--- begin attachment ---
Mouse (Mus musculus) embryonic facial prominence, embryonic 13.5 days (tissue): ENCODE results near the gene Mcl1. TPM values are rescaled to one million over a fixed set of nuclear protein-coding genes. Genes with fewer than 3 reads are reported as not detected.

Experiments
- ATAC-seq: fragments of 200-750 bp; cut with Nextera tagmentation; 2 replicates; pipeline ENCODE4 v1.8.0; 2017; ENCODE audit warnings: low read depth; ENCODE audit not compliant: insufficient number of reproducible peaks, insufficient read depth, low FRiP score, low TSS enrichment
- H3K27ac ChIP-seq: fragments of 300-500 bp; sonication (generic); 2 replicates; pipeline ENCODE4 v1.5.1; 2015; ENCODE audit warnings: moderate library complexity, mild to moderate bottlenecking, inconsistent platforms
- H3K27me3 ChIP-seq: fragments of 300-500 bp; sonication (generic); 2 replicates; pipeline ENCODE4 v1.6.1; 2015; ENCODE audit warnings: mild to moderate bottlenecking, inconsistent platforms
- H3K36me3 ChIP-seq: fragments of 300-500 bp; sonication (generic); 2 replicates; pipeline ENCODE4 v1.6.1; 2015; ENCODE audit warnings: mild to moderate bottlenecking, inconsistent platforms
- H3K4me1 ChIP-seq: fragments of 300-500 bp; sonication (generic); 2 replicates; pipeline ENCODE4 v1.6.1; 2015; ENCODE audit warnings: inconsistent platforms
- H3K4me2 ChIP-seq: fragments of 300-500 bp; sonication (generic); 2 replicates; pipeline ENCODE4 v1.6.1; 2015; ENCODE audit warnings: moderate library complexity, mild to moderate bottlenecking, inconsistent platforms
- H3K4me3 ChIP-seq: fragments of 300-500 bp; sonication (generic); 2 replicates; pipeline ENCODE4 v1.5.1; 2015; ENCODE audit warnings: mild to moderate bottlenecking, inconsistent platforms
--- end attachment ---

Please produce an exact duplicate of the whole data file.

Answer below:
Mouse (Mus musculus) embryonic facial prominence, embryonic 13.5 days (tissue): ENCODE results near the gene Mcl1. TPM values are rescaled to one million over a fixed set of nuclear protein-coding genes. Genes with fewer than 3 reads are reported as not detected.

Experiments
- ATAC-seq: fragments of 200-750 bp; cut with Nextera tagmentation; 2 replicates; pipeline ENCODE4 v1.8.0; 2017; ENCODE audit warnings: low read depth; ENCODE audit not compliant: insufficient number of reproducible peaks, insufficient read depth, low FRiP score, low TSS enrichment
- H3K27ac ChIP-seq: fragments of 300-500 bp; sonication (generic); 2 replicates; pipeline ENCODE4 v1.5.1; 2015; ENCODE audit warnings: moderate library complexity, mild to moderate bottlenecking, inconsistent platforms
- H3K27me3 ChIP-seq: fragments of 300-500 bp; sonication (generic); 2 replicates; pipeline ENCODE4 v1.6.1; 2015; ENCODE audit warnings: mild to moderate bottlenecking, inconsistent platforms
- H3K36me3 ChIP-seq: fragments of 300-500 bp; sonication (generic); 2 replicates; pipeline ENCODE4 v1.6.1; 2015; ENCODE audit warnings: mild to moderate bottlenecking, inconsistent platforms
- H3K4me1 ChIP-seq: fragments of 300-500 bp; sonication (generic); 2 replicates; pipeline ENCODE4 v1.6.1; 2015; ENCODE audit warnings: inconsistent platforms
- H3K4me2 ChIP-seq: fragments of 300-500 bp; sonication (generic); 2 replicates; pipeline ENCODE4 v1.6.1; 2015; ENCODE audit warnings: moderate library complexity, mild to moderate bottlenecking, inconsistent platforms
- H3K4me3 ChIP-seq: fragments of 300-500 bp; sonication (generic); 2 replicates; pipeline ENCODE4 v1.5.1; 2015; ENCODE audit warnings: mild to moderate bottlenecking, inconsistent platforms